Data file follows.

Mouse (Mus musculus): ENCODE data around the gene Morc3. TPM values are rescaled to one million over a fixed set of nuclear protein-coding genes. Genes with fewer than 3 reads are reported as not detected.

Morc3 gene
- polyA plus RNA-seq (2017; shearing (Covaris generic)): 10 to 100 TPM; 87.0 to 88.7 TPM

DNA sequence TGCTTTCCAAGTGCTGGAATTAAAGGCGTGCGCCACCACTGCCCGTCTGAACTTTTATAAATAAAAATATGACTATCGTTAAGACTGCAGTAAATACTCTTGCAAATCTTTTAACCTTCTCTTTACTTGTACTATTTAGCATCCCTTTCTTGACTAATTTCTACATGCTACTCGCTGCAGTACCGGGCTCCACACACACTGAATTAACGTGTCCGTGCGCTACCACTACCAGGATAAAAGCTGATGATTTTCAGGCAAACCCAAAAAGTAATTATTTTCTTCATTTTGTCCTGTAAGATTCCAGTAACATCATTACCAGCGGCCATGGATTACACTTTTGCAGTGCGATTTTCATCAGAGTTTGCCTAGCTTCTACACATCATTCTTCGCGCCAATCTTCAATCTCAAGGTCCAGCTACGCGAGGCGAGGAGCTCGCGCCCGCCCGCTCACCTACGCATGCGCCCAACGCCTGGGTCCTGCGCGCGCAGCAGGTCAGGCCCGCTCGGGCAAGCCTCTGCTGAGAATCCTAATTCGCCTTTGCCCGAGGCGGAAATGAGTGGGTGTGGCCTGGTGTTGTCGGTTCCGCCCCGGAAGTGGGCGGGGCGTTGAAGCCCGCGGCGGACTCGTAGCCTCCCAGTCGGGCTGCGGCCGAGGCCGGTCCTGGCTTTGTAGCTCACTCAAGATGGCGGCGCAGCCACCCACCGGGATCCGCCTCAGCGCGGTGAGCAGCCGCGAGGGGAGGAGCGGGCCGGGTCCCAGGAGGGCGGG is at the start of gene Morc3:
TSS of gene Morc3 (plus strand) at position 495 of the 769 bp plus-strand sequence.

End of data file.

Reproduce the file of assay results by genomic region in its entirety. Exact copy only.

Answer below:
Mouse (Mus musculus): ENCODE data around the gene Morc3. TPM values are rescaled to one million over a fixed set of nuclear protein-coding genes. Genes with fewer than 3 reads are reported as not detected.

Morc3 gene
- polyA plus RNA-seq (2017; shearing (Covaris generic)): 10 to 100 TPM; 87.0 to 88.7 TPM

DNA sequence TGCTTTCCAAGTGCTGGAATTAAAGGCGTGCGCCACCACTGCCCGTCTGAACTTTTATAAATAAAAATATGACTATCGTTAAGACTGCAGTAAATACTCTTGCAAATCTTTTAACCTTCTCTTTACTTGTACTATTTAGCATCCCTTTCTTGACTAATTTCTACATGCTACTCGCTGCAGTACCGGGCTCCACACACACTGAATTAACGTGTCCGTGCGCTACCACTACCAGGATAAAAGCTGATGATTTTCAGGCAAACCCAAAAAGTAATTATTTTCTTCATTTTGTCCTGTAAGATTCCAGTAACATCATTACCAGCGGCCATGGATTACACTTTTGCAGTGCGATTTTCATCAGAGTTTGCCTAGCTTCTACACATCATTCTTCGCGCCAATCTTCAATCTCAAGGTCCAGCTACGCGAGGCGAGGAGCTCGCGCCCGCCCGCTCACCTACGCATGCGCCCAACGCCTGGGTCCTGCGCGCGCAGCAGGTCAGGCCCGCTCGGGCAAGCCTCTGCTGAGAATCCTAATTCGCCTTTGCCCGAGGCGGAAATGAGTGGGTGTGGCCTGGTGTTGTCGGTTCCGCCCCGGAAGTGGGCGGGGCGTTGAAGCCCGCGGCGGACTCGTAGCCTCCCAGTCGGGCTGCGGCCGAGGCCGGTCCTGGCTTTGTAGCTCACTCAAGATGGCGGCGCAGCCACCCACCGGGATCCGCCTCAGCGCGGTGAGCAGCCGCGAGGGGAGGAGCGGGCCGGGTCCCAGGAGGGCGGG is at the start of gene Morc3:
TSS of gene Morc3 (plus strand) at position 495 of the 769 bp plus-strand sequence.